Metals and alloys produced through vacuum metallurgy are essential parts of modern life. Precious metals in electronics, chemical and medical technology, high-alloy and fine-alloy materials in the automotive and aerospace industries, and special alloys in the energy sector, as well as industry in general, are just a few examples. Such materials are often manufactured using induction-heated vacuum melting and casting systems, which enable melts to be produced exactly as required, with precisely defined compositions, and casting and solidification to take place under strictly predefined conditions.
Inductive melting of metals or alloys in graphite or ceramic crucibles in vacuum conditions or controlled gas atmospheres makes it possible to manufacture high-purity and special alloys. The absence of air (oxygen, moisture, etc.) means that cleaning processes can be conducted under controlled pressure and temperature conditions by means of unwanted components being evaporated from the melt, and also that special alloy compositions can be formed by the addition of alloying agents. The inductive field of the melting coil uses electromagnetic stirring to ensure a largely homogeneous melt. The tiltable inductive melting equipment in the vacuum chamber enables tilt casting.
For these applications, PVA offers induction-heated vacuum melting systems from the VSG series. These can be employed to make semi-finished products and components from particular metals or alloys for a range of uses.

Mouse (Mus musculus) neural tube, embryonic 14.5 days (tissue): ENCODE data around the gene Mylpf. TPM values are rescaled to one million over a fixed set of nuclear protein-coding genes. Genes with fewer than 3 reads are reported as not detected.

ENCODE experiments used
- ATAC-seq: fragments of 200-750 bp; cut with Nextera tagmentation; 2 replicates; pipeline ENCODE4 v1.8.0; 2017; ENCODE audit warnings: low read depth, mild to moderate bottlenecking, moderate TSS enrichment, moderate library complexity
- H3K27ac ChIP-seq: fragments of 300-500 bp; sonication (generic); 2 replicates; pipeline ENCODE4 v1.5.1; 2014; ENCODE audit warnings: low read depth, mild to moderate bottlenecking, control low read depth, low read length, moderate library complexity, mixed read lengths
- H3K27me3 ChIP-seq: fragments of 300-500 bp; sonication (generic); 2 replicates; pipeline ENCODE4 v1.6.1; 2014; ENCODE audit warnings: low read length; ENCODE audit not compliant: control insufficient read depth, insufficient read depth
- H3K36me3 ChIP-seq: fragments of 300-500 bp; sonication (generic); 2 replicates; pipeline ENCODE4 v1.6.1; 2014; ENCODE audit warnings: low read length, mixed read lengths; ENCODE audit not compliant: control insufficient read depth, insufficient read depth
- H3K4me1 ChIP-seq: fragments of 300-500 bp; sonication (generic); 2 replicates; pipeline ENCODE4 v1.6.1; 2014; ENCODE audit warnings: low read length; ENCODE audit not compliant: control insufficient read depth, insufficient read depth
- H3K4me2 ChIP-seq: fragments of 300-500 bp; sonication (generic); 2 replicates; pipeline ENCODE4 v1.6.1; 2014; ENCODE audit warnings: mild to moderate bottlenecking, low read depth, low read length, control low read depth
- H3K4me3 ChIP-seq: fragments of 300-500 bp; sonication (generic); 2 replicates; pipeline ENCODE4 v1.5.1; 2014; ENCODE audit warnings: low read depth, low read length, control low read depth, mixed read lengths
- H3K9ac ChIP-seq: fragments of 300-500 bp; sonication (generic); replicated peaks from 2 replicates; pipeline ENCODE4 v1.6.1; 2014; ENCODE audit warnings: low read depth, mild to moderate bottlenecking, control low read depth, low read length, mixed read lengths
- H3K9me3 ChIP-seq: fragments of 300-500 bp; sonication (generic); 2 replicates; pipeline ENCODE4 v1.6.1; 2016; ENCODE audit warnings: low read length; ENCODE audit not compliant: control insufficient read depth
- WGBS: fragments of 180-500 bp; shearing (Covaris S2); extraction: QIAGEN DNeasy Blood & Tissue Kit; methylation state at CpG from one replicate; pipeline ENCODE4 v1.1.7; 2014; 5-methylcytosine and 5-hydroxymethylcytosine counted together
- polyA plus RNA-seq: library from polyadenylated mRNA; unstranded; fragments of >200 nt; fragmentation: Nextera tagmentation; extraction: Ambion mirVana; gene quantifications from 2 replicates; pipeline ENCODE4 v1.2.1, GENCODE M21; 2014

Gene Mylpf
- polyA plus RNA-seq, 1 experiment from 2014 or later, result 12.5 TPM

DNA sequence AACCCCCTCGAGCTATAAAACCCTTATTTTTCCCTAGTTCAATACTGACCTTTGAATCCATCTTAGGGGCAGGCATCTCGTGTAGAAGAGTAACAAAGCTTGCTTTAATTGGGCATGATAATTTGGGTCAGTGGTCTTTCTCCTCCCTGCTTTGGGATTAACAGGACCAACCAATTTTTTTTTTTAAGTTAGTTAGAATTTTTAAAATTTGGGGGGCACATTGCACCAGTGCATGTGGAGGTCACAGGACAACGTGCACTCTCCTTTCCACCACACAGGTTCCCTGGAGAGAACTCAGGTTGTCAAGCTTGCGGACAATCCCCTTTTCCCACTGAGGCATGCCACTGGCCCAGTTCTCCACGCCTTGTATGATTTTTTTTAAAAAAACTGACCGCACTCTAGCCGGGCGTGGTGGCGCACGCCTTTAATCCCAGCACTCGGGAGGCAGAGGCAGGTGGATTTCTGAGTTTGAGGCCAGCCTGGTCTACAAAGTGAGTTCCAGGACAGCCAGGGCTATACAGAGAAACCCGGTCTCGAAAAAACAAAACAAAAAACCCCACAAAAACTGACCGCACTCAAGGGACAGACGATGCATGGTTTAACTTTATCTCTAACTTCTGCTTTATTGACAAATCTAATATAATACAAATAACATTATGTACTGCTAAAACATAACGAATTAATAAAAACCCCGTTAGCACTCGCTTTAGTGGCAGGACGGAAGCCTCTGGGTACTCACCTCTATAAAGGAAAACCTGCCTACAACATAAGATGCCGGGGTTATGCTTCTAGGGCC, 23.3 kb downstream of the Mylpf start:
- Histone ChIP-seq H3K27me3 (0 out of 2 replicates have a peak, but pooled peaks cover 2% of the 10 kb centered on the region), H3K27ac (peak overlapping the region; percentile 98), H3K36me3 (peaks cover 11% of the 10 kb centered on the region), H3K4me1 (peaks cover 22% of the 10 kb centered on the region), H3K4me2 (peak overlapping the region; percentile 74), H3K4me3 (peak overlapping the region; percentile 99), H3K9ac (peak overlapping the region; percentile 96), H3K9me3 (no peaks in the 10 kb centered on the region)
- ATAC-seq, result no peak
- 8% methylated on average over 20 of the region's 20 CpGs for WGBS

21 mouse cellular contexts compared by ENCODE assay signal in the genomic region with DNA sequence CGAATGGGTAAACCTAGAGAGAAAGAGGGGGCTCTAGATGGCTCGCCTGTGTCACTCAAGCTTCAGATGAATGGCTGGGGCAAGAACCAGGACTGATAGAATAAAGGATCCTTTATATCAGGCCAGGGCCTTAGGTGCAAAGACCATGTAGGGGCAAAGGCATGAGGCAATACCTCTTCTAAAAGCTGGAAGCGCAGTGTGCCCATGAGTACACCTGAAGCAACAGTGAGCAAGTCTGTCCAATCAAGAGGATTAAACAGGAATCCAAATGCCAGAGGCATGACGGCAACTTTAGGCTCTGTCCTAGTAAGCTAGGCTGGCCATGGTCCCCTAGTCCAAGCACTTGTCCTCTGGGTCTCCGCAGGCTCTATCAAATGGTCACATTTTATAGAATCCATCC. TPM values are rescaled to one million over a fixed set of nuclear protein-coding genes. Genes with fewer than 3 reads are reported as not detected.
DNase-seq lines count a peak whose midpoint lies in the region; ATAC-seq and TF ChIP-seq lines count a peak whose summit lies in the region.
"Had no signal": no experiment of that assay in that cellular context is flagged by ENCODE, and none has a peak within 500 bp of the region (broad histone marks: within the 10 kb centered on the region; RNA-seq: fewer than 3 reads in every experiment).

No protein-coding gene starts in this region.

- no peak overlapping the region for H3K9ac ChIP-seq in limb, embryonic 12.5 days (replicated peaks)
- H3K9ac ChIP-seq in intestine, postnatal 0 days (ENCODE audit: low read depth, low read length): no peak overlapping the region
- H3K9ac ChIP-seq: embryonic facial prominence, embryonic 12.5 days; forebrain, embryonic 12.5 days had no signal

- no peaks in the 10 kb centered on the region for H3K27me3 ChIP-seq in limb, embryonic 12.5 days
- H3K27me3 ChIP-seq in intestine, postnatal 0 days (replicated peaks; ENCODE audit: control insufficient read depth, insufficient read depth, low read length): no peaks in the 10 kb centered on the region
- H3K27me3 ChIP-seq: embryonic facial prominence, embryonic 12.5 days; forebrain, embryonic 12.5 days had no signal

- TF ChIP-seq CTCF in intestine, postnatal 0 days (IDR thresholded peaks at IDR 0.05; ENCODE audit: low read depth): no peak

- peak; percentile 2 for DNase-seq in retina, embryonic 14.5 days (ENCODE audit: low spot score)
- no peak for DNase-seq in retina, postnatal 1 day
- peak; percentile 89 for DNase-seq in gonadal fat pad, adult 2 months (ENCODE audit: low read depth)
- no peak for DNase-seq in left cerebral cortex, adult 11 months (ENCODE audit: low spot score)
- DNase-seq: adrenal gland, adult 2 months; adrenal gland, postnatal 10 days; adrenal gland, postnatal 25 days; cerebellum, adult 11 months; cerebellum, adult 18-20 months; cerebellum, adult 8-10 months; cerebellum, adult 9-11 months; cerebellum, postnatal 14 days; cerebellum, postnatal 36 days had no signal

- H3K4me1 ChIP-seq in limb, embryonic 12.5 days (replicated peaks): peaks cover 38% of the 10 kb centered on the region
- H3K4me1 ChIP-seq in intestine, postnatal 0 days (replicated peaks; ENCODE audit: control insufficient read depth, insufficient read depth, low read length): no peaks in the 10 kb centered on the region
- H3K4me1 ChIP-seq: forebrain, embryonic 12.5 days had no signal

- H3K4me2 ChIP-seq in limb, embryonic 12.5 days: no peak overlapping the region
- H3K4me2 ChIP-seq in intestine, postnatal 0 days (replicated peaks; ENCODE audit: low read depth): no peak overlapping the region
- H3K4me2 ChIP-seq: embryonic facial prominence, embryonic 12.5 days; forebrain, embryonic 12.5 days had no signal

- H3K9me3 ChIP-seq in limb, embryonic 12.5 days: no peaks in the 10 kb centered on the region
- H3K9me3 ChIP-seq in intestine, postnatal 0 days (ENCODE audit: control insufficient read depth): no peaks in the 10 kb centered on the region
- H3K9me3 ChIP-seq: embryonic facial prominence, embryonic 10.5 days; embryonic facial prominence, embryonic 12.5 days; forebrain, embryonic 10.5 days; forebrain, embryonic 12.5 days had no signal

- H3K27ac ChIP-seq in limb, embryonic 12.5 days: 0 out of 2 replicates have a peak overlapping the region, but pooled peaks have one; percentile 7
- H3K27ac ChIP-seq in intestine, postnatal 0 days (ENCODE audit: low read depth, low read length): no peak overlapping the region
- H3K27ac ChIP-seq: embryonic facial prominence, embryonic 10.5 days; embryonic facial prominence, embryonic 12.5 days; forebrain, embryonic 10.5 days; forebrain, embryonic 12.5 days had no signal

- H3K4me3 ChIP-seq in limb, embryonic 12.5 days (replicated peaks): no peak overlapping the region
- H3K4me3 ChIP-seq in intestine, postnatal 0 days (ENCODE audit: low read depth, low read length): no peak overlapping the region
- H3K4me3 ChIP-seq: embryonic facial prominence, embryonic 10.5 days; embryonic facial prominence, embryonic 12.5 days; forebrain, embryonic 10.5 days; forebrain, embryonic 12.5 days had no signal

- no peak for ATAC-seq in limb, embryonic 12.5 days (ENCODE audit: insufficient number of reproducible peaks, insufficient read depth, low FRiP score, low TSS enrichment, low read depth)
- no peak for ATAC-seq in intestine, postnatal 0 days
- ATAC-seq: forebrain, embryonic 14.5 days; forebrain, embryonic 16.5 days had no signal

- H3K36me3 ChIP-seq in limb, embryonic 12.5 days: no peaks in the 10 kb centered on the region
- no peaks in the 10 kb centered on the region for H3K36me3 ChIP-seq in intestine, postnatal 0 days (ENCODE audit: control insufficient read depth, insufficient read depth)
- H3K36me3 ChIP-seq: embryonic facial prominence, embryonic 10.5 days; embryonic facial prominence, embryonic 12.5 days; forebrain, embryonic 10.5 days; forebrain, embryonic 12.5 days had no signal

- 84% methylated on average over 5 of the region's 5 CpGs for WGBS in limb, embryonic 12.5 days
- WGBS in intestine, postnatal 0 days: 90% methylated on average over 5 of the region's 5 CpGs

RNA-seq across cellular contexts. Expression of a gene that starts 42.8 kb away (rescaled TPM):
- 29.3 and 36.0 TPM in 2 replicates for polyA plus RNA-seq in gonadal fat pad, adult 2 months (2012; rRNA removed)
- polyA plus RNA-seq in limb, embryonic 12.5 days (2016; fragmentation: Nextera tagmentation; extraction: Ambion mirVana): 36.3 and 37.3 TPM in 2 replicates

Typical applications for our vacuum melting systems:
- Material development in steelworks, research and teaching institutes, and foundries
- Processing precious metals in the dental, electronics, and watchmaking, and jewelry industries
- Manufacturing shape-memory alloys for the electronics and automotive industries
- Precision casting and investment casting in the metal-processing industry
When it is necessary to configure specific properties for a cast structure, such as influencing the speed and direction of solidification, avoiding the formation of gas cavities or splitting a melt into multiple cast parts, melts created via vacuum metallurgy are cast in a process chamber under controlled pressure and temperature conditions. It is useful for casting to take place after the vacuum melting process using the tilt casting method, from the crucible into forms or molds.
PVA offers induction-heated casting systems from the VSG series for these applications.
Typical processes include:
- Ingot and mold casting
- Ingot casting with water-cooled dies
- Mold casting with heated molds or forms
- Directional solidification according to the Bridgman method
- Monocrystalline vertical gradient freeze processes; for instance, for turbine blades